Tuesday, 18 June 2013


We got round to re-screening Performance last week and here is the essay I wrote to accompany the screening along with Tara's amazing drawings. 
Its been a very long time since I have written on here, sorry about that. I must try harder! 


Performance (1970)
Directed by Nicholas Roeg & Donald Cammell

Performance is a film of duality; the person staring into the mirror and their reflection are both equal.  The film is as much about Nicholas Roeg and Donald Cammell as it is about Mick Jagger's ‘Turner’ and James Fox's ‘Chas’.  At the core of Performance is the notion of identities merging.  I initially thought that the split between Roeg & Cammell's directing duties were pretty clear-cut, with one director taking charge of the actors and script and the other taking charge of the visual style and editing, but both directors’ subsequent films have such a similar distinctive visual and thematic style that it feels like Performance was a real joining of minds, a true alignment.

Performance is an extraordinarily visual film, dripping with references to artists such as Francis Bacon and the film has a clear Pop Art aesthetic over all.
This debut film for both directors gains its unique style surely as a product of Roeg's 23 years experience as an editor and cinematographer, working on films such as Roger Corman's The Masque Of Red Death, Francois Truffaut’s Fahrenheit 451 and John Schlesinger’s Far From The Madding Crowd. Cammell had an art school background, from which he had gained a considerable reputation for as a painter of high society figures. Cammell was also well placed in swinging London and this too had an influence on the film and its cast. This duality is also heavily influenced by the work of Jorge Louis Borges, whose work is quoted throughout the film- he even makes a cheeky cameo at the films conclusion. Borges writing has reoccurring themes of dreams, labyrinths and mirrors.

“This film is about madness. And sanity. Fantasy. And reality. Death. And life. Vice. And versa.”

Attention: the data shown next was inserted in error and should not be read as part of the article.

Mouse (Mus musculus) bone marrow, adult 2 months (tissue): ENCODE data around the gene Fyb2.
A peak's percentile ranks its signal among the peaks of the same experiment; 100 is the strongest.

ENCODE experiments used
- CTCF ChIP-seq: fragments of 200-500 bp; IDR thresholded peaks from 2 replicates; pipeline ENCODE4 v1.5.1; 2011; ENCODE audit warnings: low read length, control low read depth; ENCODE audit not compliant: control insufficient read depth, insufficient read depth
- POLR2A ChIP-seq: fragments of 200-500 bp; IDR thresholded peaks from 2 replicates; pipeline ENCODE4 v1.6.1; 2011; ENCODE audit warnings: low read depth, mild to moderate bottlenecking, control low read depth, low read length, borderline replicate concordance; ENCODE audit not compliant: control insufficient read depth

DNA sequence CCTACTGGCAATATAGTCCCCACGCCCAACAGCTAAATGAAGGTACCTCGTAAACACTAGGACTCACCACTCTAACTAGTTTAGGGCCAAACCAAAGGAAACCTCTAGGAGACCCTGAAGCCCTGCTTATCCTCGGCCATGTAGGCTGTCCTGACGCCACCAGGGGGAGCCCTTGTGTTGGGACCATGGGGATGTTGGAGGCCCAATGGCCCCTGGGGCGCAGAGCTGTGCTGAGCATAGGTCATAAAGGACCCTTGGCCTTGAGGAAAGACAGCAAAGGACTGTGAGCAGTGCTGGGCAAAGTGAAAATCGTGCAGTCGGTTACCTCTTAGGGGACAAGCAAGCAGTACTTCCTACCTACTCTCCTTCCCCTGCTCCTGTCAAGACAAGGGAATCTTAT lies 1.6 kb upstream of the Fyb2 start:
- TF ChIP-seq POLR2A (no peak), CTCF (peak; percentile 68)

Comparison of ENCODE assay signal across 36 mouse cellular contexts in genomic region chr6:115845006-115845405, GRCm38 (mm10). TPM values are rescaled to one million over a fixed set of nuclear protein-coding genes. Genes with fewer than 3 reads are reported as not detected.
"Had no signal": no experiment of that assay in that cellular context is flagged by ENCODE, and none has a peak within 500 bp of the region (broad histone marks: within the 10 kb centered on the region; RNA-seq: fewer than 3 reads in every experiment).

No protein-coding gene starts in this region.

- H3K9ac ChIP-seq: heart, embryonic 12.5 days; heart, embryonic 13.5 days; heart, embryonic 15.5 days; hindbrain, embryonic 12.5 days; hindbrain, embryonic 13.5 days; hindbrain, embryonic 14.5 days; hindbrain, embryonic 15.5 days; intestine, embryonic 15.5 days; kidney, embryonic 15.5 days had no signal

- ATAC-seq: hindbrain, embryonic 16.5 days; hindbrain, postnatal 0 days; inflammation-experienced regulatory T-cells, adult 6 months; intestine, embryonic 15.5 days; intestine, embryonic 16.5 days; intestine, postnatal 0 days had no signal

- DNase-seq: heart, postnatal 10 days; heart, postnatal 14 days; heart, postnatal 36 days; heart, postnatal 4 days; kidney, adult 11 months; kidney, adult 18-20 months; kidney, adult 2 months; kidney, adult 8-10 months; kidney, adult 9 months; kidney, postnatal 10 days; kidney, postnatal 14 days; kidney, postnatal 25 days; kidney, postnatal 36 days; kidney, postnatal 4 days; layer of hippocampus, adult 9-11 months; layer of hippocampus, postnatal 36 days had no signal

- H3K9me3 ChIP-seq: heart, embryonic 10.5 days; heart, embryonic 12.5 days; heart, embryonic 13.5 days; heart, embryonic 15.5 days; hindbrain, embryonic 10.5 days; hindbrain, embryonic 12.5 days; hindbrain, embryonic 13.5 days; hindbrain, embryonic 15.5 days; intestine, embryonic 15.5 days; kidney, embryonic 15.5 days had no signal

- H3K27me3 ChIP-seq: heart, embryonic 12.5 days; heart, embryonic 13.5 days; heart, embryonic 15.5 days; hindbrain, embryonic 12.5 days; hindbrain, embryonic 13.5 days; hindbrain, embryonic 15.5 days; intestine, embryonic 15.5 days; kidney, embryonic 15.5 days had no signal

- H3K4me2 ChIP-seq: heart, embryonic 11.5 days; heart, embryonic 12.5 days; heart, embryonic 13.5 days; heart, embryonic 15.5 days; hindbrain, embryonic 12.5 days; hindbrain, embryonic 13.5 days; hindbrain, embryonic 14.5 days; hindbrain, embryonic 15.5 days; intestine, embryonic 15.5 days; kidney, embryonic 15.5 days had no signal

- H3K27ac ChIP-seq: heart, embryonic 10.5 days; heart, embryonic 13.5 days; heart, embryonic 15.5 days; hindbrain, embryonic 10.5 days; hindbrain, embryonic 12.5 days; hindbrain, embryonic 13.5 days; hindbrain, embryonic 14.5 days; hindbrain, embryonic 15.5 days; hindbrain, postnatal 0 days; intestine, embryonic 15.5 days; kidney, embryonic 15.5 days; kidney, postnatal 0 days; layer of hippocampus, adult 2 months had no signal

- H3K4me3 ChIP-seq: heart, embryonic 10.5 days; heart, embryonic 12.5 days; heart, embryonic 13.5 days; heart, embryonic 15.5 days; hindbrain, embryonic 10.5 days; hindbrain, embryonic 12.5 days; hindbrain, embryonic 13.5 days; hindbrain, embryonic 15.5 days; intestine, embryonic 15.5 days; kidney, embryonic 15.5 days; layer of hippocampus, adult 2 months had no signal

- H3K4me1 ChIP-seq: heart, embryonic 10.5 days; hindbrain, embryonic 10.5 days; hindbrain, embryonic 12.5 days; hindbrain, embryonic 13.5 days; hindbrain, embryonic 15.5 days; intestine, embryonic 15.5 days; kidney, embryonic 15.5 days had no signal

Both men seem to have needed each other to make the film; Roeg had his valuable technical experience where as Cammell could draw on his personal experience to create a true bohemian atmosphere.  In the film, two worlds collide with sexual and violent results, ‘Chas’ the arrogant, self- obsessed gangster is drawn into the run down, fried, end of the hippie dream world Turner’s washed up rock star inhabits. Both men are drawn towards each other as much as they are disgusted by each other. Does this mirror the directors’ relationship?
I don’t know why Nicholas Roeg and Donald Cammell didn’t collaborate again. Maybe it was a clash of egos, a difference of personalities, the need to be seen as an auteur?  Most people seem to credit Roeg with Performance and I guess that’s a result of his film work that followed: Don’t Look Now, The Man Who fell To Earth, Walkabout and Bad Timing, films which I feel are about as close to cinematic perfection as you can get. It’s understandable to see why Roeg gets most of the credit for Performance- Cammell never really had the career that he deserved and he was clearly a troubled genius, sadly committing suicide in 1996. The work he directed after, Demon Seed (his debut film, made 10 years after Performance) and the incredible White Of The Eye show that his contribution to Performance must have been equal to Roeg’s.  Both directors utilise the non-linear cut-up editing style that Performance first brought us.